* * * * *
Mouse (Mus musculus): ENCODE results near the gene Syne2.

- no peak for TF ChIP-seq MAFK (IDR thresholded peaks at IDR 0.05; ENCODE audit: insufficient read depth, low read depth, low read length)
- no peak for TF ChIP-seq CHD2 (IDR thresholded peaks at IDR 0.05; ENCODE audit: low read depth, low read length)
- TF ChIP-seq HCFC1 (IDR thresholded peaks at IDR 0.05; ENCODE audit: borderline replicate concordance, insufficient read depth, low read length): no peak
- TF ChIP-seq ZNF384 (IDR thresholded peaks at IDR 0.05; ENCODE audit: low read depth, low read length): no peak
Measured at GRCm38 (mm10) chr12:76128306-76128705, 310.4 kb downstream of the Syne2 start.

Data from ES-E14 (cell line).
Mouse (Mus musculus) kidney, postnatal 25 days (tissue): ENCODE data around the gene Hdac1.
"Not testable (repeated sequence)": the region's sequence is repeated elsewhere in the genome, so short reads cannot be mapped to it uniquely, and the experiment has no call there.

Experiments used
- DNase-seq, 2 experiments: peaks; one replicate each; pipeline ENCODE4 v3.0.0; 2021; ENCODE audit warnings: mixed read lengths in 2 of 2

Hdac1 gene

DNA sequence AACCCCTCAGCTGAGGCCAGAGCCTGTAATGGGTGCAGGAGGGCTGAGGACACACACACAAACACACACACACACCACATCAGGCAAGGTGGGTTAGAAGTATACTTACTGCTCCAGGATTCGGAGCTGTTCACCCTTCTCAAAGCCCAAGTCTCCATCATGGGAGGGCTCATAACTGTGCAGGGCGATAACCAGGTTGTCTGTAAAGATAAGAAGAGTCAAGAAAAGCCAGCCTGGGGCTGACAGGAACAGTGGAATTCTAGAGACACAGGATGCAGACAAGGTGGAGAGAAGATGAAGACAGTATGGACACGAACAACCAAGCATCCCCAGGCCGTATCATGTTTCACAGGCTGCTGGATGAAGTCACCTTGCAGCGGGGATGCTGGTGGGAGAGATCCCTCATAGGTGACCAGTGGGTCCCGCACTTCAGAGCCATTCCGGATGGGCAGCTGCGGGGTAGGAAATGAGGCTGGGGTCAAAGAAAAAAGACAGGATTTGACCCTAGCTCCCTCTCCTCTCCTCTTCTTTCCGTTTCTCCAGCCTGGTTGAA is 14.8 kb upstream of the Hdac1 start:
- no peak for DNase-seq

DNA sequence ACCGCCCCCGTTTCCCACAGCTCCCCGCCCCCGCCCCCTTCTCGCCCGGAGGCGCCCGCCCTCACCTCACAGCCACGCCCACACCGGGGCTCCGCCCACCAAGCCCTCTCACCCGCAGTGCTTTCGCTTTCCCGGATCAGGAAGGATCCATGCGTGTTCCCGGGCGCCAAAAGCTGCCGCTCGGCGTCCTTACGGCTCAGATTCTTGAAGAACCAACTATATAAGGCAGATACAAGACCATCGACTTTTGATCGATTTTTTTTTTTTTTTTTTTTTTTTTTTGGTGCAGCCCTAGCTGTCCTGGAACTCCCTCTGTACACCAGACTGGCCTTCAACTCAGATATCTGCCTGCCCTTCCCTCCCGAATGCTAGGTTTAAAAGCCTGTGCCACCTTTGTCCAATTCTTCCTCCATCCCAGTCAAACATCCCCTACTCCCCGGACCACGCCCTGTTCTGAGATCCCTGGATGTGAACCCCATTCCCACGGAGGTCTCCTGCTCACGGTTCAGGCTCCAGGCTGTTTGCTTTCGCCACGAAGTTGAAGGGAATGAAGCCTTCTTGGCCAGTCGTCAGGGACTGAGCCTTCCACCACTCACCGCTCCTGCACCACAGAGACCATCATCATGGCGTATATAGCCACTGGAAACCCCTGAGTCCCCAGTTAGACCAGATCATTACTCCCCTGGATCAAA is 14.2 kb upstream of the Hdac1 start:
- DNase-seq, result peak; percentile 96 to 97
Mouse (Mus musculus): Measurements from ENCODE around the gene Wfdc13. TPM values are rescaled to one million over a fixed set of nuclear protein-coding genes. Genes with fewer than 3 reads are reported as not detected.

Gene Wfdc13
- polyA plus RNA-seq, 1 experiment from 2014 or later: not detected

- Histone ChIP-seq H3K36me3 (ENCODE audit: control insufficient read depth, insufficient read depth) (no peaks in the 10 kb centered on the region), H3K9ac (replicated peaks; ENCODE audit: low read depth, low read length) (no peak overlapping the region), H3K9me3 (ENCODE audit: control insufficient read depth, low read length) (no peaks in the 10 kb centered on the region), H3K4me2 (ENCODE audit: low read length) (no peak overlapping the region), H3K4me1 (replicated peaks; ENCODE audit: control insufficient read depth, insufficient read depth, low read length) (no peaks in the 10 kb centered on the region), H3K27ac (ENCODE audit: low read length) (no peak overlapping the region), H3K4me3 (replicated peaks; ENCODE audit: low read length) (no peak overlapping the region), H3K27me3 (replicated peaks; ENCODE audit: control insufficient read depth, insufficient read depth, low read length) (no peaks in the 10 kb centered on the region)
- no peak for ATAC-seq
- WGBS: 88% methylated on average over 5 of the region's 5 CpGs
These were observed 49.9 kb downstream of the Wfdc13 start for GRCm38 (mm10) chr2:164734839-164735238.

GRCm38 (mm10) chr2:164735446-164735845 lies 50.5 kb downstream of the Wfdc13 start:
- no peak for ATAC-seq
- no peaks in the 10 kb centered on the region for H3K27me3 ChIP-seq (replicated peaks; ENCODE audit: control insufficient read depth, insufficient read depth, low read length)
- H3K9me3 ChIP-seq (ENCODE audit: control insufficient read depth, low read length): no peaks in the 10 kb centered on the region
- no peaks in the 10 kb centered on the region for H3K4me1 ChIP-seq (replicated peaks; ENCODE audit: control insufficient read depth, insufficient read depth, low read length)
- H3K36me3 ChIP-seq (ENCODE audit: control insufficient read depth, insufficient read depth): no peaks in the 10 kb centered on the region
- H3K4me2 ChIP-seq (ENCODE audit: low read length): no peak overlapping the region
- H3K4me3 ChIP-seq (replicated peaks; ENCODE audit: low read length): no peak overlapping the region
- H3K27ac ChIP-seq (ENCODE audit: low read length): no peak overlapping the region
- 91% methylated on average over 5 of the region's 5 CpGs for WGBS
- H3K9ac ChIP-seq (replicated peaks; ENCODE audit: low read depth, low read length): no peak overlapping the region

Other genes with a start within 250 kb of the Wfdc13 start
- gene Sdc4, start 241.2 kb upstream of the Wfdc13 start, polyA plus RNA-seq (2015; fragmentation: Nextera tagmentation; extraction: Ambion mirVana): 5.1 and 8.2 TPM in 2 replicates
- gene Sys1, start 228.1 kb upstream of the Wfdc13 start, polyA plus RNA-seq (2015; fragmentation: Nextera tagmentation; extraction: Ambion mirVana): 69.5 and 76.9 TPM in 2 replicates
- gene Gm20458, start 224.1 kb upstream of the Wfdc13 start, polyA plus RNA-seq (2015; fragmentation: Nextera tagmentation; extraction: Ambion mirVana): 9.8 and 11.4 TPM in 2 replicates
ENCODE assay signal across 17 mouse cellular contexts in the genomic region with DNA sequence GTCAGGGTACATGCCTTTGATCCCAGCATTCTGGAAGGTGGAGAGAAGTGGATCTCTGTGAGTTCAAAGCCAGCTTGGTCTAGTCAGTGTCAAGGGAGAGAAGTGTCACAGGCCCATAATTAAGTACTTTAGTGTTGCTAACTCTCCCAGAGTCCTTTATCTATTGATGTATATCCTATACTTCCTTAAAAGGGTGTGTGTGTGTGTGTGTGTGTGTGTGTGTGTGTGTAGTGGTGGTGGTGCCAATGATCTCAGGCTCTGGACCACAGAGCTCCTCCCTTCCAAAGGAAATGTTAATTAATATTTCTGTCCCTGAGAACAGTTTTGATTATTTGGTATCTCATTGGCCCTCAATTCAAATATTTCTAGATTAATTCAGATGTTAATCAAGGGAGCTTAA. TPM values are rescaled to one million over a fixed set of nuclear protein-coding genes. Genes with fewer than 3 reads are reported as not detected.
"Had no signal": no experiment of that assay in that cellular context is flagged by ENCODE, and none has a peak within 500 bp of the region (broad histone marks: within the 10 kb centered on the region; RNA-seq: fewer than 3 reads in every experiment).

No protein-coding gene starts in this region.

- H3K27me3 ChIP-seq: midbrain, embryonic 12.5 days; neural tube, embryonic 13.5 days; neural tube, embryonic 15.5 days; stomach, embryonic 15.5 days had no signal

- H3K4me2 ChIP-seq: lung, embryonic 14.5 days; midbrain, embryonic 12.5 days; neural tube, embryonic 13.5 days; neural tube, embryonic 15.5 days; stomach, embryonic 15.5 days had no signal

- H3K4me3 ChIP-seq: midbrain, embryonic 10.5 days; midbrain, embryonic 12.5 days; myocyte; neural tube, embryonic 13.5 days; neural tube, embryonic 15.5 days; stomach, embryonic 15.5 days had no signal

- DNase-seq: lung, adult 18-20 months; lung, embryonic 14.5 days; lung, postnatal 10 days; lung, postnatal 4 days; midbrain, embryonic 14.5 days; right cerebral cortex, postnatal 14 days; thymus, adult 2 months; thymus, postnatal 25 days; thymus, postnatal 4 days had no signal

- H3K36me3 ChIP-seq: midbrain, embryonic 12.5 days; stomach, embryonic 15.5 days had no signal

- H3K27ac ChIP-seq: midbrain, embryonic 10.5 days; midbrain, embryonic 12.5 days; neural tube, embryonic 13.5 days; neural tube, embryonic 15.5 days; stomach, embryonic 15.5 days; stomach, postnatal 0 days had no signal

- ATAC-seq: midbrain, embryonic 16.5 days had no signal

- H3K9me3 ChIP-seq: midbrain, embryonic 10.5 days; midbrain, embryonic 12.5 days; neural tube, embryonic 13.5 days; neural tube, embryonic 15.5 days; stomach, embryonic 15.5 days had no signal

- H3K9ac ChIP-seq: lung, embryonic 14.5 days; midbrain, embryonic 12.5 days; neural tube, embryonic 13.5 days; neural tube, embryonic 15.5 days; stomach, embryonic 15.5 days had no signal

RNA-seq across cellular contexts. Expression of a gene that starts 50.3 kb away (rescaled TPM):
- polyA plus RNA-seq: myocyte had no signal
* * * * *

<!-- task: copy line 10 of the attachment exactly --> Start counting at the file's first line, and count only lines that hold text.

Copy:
Experiments used